A Catholic Monthly Magazine

Who are you, Jesus?

Fr Tom Ryan sm

1. ‘Our wisest and dearest friend’

‘Who are you Jesus?’ The question triggers as many answers as there are people.

The four Gospels, for instance, present four portraits of Jesus from early Church communities. Jesus is seen from different angles: the suffering Son of Man (Mark); the New Moses (Matthew); the universal and compassionate Saviour (Luke); Son of God and Word made flesh (John).

Closer to our time, Russian author Fyodor Dostoevsky was absolutely captivated by the Gospel Jesus. In a paradoxical comment, he said that if someone could prove Christ was outside the truth, he would choose Christ.

In the 1960s, film director Pier Paoslo Pasolini found himself in a hotel room with nothing to read. He picked up the Bible. He did not put it down till morning. He, too, was fascinated by Jesus in the Gospels and, hence, his film, The Gospel According to Matthew.

Australian poet Vincent Buckley was struck by the personal magnetism of Jesus. He overwhelms all our expectations. For Cardinal Avery Dulles it was the unexpected in Jesus: could we humans ever design a God like the one revealed in Jesus (one of spendthrift love)?

Another answer is found in a beautiful phrase from Thomas Aquinas. When he discusses the New Law (the Holy Spirit dwelling in us), Aquinas says that Jesus, in guiding us by his counsel, is our wisest and dearest friend. In this article, we consider Jesus as ‘our dearest friend.’

Our dearest friend

What does it mean to be friends with God? Another word to describe it is ‘charity.’ This is the love with which Christian living begins, grows and is completed. In friendship, we give ourselves away and yet come to be what God ‘in perfect love, has always wanted us to be’ (Wadell, pp. 120-1).

Thomas Aquinas suggests that friendship is not just a state, a relationship. It is a virtue. It is an enduring disposition to discern, respond to, and choose to do, what is truly good, with increasing ease and pleasure. It is to love God, and others, in a certain way. How, exactly?

First, one desires and strives to achieve the friend’s best interests, well-being and happiness. We evaluate things in terms of what is best for the friend’s sake, or for what will nourish the relationship. With God, we want what God wants, make God’s well-being our own. In so doing, we cooperate with God in achieving our own well-being and happiness, since that is precisely what God wants for us.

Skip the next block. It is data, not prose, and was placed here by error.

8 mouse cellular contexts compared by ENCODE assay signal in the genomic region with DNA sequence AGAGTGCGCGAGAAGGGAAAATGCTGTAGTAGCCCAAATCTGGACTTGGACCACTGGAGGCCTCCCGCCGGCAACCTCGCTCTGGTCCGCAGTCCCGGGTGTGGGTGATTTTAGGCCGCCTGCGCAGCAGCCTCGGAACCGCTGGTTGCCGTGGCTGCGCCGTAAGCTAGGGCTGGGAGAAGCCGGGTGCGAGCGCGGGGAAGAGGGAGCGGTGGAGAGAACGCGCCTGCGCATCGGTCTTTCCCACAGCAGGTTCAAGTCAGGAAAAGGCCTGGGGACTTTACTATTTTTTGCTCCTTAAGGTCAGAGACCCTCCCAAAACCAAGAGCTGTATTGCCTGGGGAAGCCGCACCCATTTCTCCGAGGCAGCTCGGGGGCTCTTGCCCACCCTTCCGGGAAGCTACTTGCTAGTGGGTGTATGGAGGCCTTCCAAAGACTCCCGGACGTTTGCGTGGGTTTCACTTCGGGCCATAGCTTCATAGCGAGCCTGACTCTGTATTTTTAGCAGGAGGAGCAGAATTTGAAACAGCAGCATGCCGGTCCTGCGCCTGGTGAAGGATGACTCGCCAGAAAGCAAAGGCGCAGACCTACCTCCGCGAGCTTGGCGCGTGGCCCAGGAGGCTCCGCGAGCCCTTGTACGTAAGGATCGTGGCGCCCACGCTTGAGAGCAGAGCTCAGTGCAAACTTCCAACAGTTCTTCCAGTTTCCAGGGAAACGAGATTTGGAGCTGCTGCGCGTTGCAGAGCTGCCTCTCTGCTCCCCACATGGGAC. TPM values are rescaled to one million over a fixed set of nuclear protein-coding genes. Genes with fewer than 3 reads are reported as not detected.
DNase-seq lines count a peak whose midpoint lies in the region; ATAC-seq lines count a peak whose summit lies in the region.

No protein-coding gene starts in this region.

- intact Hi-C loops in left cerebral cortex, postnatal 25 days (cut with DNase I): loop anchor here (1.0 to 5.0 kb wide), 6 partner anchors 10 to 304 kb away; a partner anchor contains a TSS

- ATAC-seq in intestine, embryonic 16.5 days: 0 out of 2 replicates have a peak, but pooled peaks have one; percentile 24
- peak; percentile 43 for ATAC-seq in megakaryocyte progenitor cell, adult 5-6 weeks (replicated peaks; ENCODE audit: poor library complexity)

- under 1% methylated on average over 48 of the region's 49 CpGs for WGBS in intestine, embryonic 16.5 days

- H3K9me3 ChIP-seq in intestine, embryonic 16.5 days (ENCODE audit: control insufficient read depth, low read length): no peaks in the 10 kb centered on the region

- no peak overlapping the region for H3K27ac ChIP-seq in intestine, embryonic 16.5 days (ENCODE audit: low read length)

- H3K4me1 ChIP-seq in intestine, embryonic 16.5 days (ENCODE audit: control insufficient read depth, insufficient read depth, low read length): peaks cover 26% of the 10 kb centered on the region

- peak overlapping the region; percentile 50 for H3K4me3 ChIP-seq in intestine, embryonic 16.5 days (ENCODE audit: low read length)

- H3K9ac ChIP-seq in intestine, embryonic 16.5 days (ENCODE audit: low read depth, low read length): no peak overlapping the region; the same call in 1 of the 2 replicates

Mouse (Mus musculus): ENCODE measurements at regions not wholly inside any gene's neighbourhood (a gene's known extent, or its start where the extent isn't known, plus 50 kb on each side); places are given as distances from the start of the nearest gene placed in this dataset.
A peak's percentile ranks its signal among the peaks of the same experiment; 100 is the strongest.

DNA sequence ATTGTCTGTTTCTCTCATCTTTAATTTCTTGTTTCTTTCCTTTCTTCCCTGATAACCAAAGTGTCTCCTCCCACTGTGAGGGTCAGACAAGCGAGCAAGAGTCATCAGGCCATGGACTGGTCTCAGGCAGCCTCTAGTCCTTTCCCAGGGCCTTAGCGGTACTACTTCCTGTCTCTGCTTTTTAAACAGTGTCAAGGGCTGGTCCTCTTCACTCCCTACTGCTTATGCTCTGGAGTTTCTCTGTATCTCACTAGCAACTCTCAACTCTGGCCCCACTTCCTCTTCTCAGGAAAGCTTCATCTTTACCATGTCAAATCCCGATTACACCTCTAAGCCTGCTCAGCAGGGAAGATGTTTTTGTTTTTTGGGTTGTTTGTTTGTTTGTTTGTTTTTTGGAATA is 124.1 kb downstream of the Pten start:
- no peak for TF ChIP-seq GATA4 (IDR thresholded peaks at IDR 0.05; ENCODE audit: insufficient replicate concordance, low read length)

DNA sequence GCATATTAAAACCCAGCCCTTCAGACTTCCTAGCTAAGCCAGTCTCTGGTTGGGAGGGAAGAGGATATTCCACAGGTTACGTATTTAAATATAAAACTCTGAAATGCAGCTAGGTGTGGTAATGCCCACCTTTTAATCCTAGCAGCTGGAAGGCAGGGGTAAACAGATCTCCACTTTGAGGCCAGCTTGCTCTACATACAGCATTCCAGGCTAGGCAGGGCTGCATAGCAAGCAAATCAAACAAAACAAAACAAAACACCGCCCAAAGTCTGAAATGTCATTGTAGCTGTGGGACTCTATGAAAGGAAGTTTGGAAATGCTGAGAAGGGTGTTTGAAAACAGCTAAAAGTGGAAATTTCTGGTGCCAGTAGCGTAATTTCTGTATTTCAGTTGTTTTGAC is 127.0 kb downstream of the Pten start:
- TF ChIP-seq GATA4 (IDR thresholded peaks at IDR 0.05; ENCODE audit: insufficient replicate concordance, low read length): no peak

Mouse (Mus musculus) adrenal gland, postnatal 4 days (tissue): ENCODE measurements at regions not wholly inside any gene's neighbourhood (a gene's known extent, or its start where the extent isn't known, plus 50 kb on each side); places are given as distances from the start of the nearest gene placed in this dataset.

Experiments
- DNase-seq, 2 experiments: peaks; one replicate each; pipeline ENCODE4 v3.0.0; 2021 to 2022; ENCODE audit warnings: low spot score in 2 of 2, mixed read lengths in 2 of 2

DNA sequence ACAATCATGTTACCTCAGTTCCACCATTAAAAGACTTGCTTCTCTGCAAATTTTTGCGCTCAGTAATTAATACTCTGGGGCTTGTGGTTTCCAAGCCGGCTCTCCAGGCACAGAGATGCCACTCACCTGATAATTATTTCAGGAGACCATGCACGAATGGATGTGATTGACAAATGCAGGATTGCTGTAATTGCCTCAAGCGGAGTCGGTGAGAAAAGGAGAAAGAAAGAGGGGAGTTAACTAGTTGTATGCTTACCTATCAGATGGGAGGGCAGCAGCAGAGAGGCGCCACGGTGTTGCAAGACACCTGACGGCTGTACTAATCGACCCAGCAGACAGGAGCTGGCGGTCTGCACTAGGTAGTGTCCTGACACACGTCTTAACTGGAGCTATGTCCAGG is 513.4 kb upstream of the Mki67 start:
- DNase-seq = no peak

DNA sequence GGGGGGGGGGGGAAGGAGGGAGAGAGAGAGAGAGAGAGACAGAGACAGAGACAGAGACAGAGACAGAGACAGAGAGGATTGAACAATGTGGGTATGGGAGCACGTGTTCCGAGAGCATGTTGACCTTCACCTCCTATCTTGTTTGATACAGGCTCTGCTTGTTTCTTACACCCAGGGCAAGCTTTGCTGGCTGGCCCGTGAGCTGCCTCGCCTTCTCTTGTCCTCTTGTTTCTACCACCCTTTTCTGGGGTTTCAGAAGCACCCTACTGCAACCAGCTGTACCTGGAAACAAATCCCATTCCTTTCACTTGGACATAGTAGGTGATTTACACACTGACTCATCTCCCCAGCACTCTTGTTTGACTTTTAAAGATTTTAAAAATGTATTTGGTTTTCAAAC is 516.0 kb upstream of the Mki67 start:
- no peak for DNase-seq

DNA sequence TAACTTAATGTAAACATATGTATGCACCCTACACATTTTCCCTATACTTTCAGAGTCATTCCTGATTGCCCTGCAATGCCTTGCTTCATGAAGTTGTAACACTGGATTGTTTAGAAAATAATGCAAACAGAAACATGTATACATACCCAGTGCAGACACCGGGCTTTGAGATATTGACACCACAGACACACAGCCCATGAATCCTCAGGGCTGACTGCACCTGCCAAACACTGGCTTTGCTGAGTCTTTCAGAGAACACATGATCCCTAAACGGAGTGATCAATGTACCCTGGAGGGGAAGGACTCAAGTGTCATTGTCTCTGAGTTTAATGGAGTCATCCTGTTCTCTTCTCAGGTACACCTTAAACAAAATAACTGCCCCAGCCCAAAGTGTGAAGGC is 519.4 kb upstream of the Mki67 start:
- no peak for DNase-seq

Detail from The Triumph of St Thomas Aquinas, between Plato and Aristotle,
Benozzo Gozzoli, 1471. Louvre, Paris

Second, the friendship is mutual. Friendship entails a love in which the desire to promote the other’s well-being is returned by the other person. It means a willingness to share a friend’s pain. With God, it resembles a type of equal standing between friends, as if we and God can look each other in the eye. It also means that friends who never spend time with each other do not stay friends for long, which says something about our prayer.

Finally, the bond of love between friends means that each becomes for the other another self. We are also transformed by our friends. It is their love that forms us into what we hope to become (Wadell, p. 135).

Self-Giving Friendship

When we think of these qualities and our relationship with Jesus, there is, however, something a little different. Jesus says, "I shall not call you servants anymore because a servant does not know his master’s business" (John 15:15). Why? Jesus reveals to us what he knows of his Father. For that reason, He says "I call you friends." It is precisely as friends of Jesus that we are called to be servants, in imitation of Jesus.

This is captured in two quotes. Jesus says that a person can have no greater love than to lay down his life for his friends (John 15: 13).

In Charles Dickens’ A Tale of Two Cities, Sidney Carton, replacing his friend and awaiting execution, says, It is a far, far better thing that I do, than I have ever done; it is a far, far better rest, that I go to, than I have ever known (III, 15).

Ryan Salvatore Giuliano

Finally, friendship involves risk. I remember, as a young boy, reading in the paper about a young man called Salvatore Giuliano who led a short-lived rebellion in Sicily against the civil and military authorities in the 1940s and 50s. He was lured into a town square and shot.

Before his death, he foresaw his fate with realism and insight, tinged with sadness. The words have haunted me since:  I can look after my enemies but God protect me from my friends.

Could these also have been the words of Jesus?

Perhaps we could ponder that question and read Chapter 15 of John’s Gospel. 

Source: Paul Wadell, Friendship and the Moral Life (University of Notre Dame Press, 1989).

Fr Tom Ryan sm is a Marist priest who lives in Sydney.

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